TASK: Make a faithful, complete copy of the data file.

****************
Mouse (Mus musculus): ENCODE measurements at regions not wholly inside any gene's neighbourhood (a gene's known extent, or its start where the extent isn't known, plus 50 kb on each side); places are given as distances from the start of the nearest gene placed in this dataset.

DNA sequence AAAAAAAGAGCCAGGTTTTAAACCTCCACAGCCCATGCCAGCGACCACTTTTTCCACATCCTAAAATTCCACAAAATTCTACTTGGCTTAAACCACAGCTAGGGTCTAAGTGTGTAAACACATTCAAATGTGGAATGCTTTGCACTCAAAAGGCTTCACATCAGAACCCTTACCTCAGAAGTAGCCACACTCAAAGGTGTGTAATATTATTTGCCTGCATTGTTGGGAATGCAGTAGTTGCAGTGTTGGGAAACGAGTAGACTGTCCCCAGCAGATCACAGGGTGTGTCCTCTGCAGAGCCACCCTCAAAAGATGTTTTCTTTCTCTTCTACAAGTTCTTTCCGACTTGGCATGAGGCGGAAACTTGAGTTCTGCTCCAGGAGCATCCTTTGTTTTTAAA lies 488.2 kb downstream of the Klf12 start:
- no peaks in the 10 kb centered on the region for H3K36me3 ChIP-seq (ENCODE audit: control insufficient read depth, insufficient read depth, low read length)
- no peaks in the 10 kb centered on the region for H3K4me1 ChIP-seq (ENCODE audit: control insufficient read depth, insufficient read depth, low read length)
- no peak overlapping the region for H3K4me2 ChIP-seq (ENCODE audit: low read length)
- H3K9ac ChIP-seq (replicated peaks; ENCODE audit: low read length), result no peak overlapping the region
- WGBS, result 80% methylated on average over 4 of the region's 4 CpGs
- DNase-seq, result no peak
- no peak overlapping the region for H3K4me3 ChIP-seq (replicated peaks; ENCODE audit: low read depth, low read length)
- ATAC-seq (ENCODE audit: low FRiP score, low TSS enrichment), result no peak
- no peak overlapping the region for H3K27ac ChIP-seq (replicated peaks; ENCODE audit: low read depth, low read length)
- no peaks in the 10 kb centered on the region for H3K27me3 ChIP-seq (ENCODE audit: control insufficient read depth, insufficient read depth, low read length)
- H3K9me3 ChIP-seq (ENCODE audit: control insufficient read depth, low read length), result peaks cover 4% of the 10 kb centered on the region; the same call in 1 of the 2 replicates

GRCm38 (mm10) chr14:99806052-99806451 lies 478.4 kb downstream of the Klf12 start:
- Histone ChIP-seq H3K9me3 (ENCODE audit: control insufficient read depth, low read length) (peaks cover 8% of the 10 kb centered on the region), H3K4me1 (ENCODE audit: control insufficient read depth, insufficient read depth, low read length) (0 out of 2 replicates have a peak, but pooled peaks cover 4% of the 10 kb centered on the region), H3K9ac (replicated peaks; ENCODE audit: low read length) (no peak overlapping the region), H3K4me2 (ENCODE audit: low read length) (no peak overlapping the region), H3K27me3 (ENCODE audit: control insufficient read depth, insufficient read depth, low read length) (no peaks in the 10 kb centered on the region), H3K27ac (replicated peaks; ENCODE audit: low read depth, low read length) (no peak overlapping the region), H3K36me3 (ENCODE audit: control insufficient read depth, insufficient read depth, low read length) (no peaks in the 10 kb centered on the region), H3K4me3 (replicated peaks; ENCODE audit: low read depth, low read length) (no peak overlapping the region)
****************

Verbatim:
Mouse (Mus musculus): ENCODE measurements at regions not wholly inside any gene's neighbourhood (a gene's known extent, or its start where the extent isn't known, plus 50 kb on each side); places are given as distances from the start of the nearest gene placed in this dataset.

DNA sequence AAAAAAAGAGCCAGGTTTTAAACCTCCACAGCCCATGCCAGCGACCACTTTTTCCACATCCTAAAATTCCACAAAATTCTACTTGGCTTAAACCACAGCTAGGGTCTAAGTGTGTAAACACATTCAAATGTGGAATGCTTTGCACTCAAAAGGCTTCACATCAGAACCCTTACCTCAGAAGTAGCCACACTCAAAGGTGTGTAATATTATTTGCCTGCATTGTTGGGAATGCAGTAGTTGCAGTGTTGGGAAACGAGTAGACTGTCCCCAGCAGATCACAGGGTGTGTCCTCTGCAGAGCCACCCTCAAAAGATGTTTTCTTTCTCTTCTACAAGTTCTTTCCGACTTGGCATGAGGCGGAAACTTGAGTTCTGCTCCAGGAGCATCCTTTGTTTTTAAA lies 488.2 kb downstream of the Klf12 start:
- no peaks in the 10 kb centered on the region for H3K36me3 ChIP-seq (ENCODE audit: control insufficient read depth, insufficient read depth, low read length)
- no peaks in the 10 kb centered on the region for H3K4me1 ChIP-seq (ENCODE audit: control insufficient read depth, insufficient read depth, low read length)
- no peak overlapping the region for H3K4me2 ChIP-seq (ENCODE audit: low read length)
- H3K9ac ChIP-seq (replicated peaks; ENCODE audit: low read length), result no peak overlapping the region
- WGBS, result 80% methylated on average over 4 of the region's 4 CpGs
- DNase-seq, result no peak
- no peak overlapping the region for H3K4me3 ChIP-seq (replicated peaks; ENCODE audit: low read depth, low read length)
- ATAC-seq (ENCODE audit: low FRiP score, low TSS enrichment), result no peak
- no peak overlapping the region for H3K27ac ChIP-seq (replicated peaks; ENCODE audit: low read depth, low read length)
- no peaks in the 10 kb centered on the region for H3K27me3 ChIP-seq (ENCODE audit: control insufficient read depth, insufficient read depth, low read length)
- H3K9me3 ChIP-seq (ENCODE audit: control insufficient read depth, low read length), result peaks cover 4% of the 10 kb centered on the region; the same call in 1 of the 2 replicates

GRCm38 (mm10) chr14:99806052-99806451 lies 478.4 kb downstream of the Klf12 start:
- Histone ChIP-seq H3K9me3 (ENCODE audit: control insufficient read depth, low read length) (peaks cover 8% of the 10 kb centered on the region), H3K4me1 (ENCODE audit: control insufficient read depth, insufficient read depth, low read length) (0 out of 2 replicates have a peak, but pooled peaks cover 4% of the 10 kb centered on the region), H3K9ac (replicated peaks; ENCODE audit: low read length) (no peak overlapping the region), H3K4me2 (ENCODE audit: low read length) (no peak overlapping the region), H3K27me3 (ENCODE audit: control insufficient read depth, insufficient read depth, low read length) (no peaks in the 10 kb centered on the region), H3K27ac (replicated peaks; ENCODE audit: low read depth, low read length) (no peak overlapping the region), H3K36me3 (ENCODE audit: control insufficient read depth, insufficient read depth, low read length) (no peaks in the 10 kb centered on the region), H3K4me3 (replicated peaks; ENCODE audit: low read depth, low read length) (no peak overlapping the region)